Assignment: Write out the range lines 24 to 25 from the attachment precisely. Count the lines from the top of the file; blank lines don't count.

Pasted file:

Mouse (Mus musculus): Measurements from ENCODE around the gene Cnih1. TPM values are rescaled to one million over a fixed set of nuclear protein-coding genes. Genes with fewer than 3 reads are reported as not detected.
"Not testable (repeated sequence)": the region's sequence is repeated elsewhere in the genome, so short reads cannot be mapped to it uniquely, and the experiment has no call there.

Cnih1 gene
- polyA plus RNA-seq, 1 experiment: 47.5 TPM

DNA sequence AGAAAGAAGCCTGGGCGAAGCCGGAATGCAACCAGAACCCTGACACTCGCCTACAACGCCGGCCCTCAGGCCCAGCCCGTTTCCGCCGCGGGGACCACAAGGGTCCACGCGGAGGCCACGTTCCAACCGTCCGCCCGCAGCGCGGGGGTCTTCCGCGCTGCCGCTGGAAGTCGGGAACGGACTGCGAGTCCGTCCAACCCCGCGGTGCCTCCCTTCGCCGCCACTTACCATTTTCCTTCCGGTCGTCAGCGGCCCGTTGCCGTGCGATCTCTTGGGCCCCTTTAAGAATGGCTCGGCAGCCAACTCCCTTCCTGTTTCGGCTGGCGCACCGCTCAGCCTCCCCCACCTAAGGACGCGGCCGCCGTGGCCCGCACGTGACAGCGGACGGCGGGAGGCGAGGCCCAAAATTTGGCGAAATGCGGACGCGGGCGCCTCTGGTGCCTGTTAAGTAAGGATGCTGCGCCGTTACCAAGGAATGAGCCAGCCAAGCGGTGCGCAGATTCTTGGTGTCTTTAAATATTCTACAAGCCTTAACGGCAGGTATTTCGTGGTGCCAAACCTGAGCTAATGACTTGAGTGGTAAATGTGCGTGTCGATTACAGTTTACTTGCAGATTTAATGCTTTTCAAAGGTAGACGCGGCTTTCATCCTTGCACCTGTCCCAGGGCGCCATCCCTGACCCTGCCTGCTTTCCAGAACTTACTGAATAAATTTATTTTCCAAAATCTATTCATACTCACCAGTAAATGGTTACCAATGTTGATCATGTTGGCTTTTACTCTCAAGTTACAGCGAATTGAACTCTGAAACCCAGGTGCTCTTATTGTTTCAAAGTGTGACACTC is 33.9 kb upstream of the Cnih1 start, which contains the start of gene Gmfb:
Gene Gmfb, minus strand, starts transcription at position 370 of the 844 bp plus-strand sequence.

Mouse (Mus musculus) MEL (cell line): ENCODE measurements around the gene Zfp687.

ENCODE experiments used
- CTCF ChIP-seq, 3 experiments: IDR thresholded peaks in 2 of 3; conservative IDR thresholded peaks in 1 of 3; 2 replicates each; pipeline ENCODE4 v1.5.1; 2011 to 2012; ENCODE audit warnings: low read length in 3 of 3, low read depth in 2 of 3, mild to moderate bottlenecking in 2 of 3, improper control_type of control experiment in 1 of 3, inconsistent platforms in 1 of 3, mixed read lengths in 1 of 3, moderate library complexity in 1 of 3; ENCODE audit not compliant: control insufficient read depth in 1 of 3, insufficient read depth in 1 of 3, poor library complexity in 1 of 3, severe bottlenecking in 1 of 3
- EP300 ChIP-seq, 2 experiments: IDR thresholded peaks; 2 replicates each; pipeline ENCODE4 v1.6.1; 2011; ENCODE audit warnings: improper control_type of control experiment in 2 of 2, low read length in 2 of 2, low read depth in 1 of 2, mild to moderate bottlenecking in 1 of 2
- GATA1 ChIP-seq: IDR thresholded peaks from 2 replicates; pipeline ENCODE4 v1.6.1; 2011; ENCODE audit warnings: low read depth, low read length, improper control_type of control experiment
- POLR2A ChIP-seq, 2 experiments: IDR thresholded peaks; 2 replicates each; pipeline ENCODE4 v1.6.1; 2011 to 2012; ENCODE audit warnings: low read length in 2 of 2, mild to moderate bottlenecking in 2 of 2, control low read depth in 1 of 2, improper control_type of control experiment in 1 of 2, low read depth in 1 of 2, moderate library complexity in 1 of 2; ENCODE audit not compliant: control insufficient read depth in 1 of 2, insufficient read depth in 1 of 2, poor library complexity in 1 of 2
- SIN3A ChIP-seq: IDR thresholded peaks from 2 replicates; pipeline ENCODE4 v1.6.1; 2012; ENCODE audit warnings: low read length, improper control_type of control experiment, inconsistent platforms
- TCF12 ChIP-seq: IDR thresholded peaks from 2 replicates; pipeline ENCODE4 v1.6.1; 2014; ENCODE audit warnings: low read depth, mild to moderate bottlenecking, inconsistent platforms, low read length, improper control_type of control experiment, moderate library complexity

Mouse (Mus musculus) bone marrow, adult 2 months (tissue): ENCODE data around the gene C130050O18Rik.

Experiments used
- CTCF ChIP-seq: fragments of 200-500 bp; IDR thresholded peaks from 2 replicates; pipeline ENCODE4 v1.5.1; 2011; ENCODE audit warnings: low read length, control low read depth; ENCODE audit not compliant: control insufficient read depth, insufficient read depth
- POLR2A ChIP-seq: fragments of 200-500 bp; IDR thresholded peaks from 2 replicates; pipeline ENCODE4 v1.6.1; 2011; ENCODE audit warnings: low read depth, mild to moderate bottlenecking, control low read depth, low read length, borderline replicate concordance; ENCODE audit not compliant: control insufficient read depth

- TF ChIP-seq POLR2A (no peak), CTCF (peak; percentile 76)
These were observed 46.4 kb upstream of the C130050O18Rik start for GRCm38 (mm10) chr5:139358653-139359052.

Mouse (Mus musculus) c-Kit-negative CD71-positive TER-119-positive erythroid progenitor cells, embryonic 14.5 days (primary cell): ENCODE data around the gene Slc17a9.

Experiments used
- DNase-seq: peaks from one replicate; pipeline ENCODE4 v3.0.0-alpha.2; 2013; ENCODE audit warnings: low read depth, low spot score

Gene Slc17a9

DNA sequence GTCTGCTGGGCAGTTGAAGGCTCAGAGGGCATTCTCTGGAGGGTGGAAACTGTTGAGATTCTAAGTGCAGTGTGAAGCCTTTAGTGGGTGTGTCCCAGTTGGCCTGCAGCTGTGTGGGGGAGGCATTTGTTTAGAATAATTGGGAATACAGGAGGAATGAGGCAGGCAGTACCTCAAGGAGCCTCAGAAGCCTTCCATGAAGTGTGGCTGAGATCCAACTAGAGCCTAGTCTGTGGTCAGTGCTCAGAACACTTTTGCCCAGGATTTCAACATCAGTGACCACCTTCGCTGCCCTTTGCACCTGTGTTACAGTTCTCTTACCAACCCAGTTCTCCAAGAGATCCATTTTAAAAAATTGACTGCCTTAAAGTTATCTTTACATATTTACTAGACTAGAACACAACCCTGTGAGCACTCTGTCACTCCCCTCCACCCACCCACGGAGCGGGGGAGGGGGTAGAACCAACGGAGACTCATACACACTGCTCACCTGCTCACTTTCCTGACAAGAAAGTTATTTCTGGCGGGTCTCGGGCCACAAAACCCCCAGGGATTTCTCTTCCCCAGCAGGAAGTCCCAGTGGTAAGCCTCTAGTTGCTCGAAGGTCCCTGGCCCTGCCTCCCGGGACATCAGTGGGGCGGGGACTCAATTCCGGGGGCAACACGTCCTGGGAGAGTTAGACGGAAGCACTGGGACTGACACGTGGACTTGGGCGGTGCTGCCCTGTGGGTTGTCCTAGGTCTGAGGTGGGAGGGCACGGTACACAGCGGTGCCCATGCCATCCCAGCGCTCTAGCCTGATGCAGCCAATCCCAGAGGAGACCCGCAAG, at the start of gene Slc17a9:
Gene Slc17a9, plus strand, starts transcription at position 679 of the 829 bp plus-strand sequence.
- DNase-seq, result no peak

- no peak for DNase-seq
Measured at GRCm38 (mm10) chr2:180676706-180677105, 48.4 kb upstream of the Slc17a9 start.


Gene Slc17a9

DNA sequence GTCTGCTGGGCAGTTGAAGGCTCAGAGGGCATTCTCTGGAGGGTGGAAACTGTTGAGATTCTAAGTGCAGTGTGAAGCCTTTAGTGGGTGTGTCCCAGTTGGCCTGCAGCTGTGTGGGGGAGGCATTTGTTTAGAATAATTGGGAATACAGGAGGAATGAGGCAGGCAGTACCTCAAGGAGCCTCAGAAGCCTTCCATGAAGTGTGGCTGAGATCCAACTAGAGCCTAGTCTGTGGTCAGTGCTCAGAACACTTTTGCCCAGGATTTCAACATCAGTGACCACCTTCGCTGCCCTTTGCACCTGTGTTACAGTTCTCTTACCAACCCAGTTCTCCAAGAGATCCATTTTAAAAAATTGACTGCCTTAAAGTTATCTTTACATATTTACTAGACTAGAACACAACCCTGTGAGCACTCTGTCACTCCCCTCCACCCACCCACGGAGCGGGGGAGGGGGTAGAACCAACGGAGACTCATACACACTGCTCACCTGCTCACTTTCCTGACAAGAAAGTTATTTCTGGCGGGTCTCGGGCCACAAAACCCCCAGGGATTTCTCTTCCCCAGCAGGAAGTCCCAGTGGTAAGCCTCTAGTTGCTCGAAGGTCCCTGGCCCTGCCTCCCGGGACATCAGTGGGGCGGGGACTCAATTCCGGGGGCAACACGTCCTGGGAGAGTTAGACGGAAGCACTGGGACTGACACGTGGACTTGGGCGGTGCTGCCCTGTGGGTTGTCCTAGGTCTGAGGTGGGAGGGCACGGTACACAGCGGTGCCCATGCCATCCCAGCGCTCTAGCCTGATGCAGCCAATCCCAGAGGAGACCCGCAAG, at the start of gene Slc17a9: